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The Broken Heart

by John Ford

The Royal Shakespeare Company

Reviews

Michael Boyd’s lucid, superbly acted production brings a distinctive masterpiece to compelling life. The lead casting – Emma Fielding’s stoically frozen Penthea, Iain Glen’s fatally obsessed Orgilus, and Philip Voss’s possessively besotted Bassanes – is superb: three doomed figures performing a present-tense action on borrowed time.

The Times, Irving Wardle

How wonderful to see a grand period piece in a superlative production which respects its style and its tradition with the most scrupulous intelligence. The setting may be ancient Sparta, but Boyd knows that this is essentially a Caroline drama. The atmosphere is both sultry and grand: a resplendent English baroque. Ford’s writing is both muscular and florid, shifting between passion, bombast, ribald comedy and blind rage, and occasionally stopping your heart with flashes of almost great poetry. Ford is portraying broken hearts: people who suffer, and contemplate their agony with a dark, doomed relish. This is the psychology of melancholy, in which pain is nourished with pride. The acting, clear and, so to speak, ornately classical, is first rate. Iain Glen is Orgilus, a proud, tortured man wounded beyond pride or shame. Emma Fielding’s Penthea is a study in blasted feeling.

Sunday Times, John Peter

Michael Boyd’s enthralling Royal Shakespeare Company production, greatly admired at Stratford last autumn, reaches London further improved. The memorable acting of Iain Glen and Emma Fielding as the lovers doomed never to have their fill of each other, or indeed to have each other at all ought to wring even metal-plated hearts. Emma Fielding’s magnificent, anorexic Penthea is a searing portrayal of female desperation. With pallid face, and in virgin-white dress, hair severely scraped back, she has the air of the determinedly hopeless. Iain Glen as the object of Penthea’s desire astutely identifies Orgilus as a man deranged, nursing his murderous schemes under a velvet cover of smiling affability. But there’s no missing his rage and pain either – as his voice quavers, shakes and breaks under strain. In fatal revenge he ranges from violence to gentleness, and ends up slithering in his own blood-bath. It is a spectacular but truthful performance, brimming with sardonic humor and emotional dynamism.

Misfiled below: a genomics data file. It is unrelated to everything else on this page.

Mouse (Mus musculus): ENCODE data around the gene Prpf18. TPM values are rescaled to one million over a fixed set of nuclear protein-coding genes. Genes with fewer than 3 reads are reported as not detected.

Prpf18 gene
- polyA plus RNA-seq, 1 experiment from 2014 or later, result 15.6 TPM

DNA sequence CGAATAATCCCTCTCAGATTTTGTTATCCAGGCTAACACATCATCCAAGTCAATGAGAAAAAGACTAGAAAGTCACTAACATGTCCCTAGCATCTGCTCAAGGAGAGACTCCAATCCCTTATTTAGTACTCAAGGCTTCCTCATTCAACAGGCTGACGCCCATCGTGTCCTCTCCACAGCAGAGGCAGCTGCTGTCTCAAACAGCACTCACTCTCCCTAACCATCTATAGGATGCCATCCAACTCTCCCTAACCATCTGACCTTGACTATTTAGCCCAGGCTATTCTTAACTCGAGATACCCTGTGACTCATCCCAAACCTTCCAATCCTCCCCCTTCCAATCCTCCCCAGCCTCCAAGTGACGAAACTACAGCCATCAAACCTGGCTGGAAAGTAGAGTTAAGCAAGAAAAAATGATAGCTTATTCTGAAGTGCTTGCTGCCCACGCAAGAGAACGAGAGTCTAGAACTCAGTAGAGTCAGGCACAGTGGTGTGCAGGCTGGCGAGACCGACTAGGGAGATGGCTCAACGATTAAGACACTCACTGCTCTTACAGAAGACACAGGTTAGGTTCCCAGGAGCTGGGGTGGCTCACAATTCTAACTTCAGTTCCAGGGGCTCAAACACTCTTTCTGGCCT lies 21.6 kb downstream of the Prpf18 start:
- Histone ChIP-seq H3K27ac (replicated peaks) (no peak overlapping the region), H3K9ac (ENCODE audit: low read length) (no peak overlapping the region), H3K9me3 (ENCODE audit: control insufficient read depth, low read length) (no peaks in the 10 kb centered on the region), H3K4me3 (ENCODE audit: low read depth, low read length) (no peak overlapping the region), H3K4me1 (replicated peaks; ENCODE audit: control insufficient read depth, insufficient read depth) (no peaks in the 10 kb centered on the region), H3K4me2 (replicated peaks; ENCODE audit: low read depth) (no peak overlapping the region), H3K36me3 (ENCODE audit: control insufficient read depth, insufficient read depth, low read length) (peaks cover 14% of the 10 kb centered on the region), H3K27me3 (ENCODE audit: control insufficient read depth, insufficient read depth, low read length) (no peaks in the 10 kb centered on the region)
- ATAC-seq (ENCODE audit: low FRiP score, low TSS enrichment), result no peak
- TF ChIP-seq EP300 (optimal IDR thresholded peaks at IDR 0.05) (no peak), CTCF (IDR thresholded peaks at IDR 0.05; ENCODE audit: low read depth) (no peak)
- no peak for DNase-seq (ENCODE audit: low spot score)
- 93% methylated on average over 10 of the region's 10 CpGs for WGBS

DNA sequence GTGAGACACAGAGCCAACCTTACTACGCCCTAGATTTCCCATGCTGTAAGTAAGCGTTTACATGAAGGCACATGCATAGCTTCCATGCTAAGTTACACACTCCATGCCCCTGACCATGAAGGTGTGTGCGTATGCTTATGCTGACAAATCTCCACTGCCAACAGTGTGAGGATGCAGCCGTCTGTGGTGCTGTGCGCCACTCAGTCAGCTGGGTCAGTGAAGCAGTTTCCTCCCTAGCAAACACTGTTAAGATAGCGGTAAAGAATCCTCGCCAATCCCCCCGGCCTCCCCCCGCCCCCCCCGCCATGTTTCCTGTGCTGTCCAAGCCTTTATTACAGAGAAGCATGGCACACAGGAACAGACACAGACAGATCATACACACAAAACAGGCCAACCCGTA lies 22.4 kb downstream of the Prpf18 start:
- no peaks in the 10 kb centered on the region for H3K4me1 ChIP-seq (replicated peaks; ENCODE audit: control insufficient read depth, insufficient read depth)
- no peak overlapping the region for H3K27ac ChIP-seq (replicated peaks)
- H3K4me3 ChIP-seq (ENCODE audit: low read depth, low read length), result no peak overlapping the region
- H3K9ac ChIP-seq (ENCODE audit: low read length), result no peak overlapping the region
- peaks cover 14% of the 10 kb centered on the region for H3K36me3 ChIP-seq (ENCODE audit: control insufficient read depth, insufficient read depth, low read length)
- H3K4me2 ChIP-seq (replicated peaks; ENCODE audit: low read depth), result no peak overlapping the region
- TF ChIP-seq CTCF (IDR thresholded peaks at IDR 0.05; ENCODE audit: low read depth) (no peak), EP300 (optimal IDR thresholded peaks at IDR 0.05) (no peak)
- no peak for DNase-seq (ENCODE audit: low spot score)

Evening Standard, Nicholas de Jongh

This is exactly the kind of play The Swan was designed to revive; and Boyd’s production memorable suggests that the power of stoicism derives from the intensity of feeling it conceals.

The Guardian, Michael Billington

Glen is superb with Orgilus’s unstaunchable bitterness. Fully equal to the verse, which demands searching intelligence, he is vocally a model of eloquent variety – passion, sarcasm, obsequiousness and cold murderous glee. His lost Penthea is Emma Fielding, whose fine, ruined energy is very impressive. Melancholy, period-coloured music by Craig Armstrong sets the grievous tone with perfect tact. In timing and blocking, Boyd finds a lucid shape for the play (no mean task). We discover that The Broken Heart is actually a minor national treasure.

– Financial Times, David Murray

Credits

Ewan Hooper
Amyclas
Olivia Williams
Calantha
Robert Bowman
Ithocles
Emma Fielding
Penthea
Tony Britton
Crotolon
Iain Glen
Orgilus
Philip Voss
Bassanes
Anthony Naylor
Armostes
William Houston
Prophilus
David Beames
Nearchus
Jonathan Dean
Amelus
Robert Gillespie
Tecnicus
James Barriscale
Phulas
Gwynn Beech
Lemophil
Anthony Cochrane
Groneas
Elaine Pyke
Euphranea
Fiona Tong
Christalla
Julia Crane
Philema
Doreen Hepburn
Grausis (An old woman)
Ken Dudley
Lord, Attendant
Michael Boyd
Director
Tom Piper
Designer
Rick Fisher
Lighting Designer
John Woolf
Music Director
Terry King
Fights
Allan Titmuss
Photography


Photos


Glen is superb. Fully equal to the verse, which demands searching intelligence, he is vocally a model of eloquent variety – passion, sarcasm, obsequiousness and cold murderous glee.